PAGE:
Jill Glenn meets Fiona Goble, author and craftswoman extraordinaire, and finds out about her latest projects
If the idea of earning your living by knitting appeals to you as a pleasant way of turning a domestic pastime into an easy, idle source of income, think again. There’s nothing easy about it. “I knitted for a total of 35 hours to get a project finished one weekend recently,” Fiona Goble tells me, in the bright, airy kitchen of her Chorleywood home. This is the room in which she does most of her work – the rooflight means that you can distinguish the colours of the yarns clearly, even on the darkest of days – and thus the heart of a needle-based creative business that is clearly very demanding indeed.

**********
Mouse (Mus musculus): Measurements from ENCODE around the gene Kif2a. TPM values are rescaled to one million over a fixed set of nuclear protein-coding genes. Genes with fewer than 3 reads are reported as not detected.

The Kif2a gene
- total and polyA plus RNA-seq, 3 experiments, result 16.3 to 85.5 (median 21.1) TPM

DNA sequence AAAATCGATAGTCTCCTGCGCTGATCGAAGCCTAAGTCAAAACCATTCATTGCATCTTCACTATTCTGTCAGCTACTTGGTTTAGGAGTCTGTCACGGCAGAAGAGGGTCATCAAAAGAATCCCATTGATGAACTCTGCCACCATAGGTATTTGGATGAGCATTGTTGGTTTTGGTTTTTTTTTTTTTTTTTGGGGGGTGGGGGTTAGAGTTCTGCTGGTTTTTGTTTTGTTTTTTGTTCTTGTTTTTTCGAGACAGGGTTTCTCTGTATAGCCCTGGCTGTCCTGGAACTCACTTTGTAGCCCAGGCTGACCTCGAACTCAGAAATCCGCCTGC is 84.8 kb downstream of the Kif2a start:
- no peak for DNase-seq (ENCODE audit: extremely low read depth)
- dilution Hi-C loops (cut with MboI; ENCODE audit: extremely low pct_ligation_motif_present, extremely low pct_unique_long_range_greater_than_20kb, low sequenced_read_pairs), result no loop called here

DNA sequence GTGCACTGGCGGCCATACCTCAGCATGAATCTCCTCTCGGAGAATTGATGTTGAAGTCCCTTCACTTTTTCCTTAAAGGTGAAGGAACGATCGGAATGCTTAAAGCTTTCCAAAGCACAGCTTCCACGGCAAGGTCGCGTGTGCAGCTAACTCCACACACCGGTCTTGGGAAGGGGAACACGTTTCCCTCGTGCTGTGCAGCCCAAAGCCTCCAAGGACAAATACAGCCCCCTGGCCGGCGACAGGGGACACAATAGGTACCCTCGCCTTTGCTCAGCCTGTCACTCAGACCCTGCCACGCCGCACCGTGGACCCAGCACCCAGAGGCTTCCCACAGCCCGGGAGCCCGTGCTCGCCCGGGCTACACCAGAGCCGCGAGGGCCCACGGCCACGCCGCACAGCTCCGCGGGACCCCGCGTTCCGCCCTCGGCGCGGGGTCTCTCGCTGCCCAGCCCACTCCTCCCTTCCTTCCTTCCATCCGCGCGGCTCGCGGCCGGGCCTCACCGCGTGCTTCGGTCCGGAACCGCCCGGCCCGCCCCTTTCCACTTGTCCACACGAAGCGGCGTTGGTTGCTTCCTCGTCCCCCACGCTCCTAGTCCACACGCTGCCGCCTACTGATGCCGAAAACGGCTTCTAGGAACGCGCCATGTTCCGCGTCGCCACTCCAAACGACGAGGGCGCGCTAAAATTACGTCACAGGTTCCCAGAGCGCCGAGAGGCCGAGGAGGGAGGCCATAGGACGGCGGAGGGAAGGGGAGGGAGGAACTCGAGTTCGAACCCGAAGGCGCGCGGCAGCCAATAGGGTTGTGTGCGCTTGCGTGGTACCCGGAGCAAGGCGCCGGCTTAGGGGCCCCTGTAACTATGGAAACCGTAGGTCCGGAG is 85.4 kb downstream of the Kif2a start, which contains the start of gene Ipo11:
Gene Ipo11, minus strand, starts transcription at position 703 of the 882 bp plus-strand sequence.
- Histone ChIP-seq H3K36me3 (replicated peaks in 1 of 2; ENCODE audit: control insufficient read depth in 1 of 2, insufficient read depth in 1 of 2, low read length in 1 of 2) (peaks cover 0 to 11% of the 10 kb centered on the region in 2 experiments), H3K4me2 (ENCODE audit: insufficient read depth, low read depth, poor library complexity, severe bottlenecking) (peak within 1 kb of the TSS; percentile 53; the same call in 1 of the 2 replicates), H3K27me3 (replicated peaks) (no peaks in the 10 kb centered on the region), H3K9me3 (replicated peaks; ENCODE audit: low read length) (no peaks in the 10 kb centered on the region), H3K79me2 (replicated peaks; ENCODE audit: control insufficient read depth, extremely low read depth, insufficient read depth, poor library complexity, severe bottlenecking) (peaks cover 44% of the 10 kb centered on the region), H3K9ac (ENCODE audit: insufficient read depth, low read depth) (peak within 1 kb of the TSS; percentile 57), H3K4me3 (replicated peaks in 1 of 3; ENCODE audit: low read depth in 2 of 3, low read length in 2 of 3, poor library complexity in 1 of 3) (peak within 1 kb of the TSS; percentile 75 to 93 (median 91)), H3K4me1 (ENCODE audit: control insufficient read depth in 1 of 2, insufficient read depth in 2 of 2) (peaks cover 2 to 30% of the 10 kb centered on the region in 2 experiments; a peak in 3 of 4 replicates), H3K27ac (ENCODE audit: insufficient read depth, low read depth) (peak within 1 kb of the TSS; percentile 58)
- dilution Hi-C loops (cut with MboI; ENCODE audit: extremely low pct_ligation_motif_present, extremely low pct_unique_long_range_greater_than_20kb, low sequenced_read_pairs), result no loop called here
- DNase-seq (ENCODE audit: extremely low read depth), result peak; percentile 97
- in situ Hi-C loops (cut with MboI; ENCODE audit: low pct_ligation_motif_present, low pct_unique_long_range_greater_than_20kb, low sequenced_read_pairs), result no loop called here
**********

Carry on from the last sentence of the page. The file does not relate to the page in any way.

Fiona, 55, is best known for Knit Your Own Royal Wedding, published a couple of months before William and Kate’s big day in 2011. Not only did it tell you how to knit all the key players, including the Archbishop of Canterbury and the in-laws, but it even included a pattern for the Queen’s corgis. “That corgi was a nightmare,” she says. “The first one looked like a horse. It’s getting the scale right that’s the difficult thing.”
Originally conceived as ‘a bit of a joke’, the book caught the imagination of both the public and the media, although Fiona did have some criticism from those who though it disrespectful. Publisher Ivy Press was soon struggling to keep up with demand (50,000 copies were printed in the end, and Knit Your Own Royal Wedding was, briefly, Number One on Amazon, knocking Jamie Oliver off the top spot) and Fiona was feted across the globe. She recalls being slightly bemused by all the attention. “It just grew out of all proportion… Time Magazine interviewed me, I was on American early morning television… and within a week of publication there was an entire knitted set for sale on eBay”.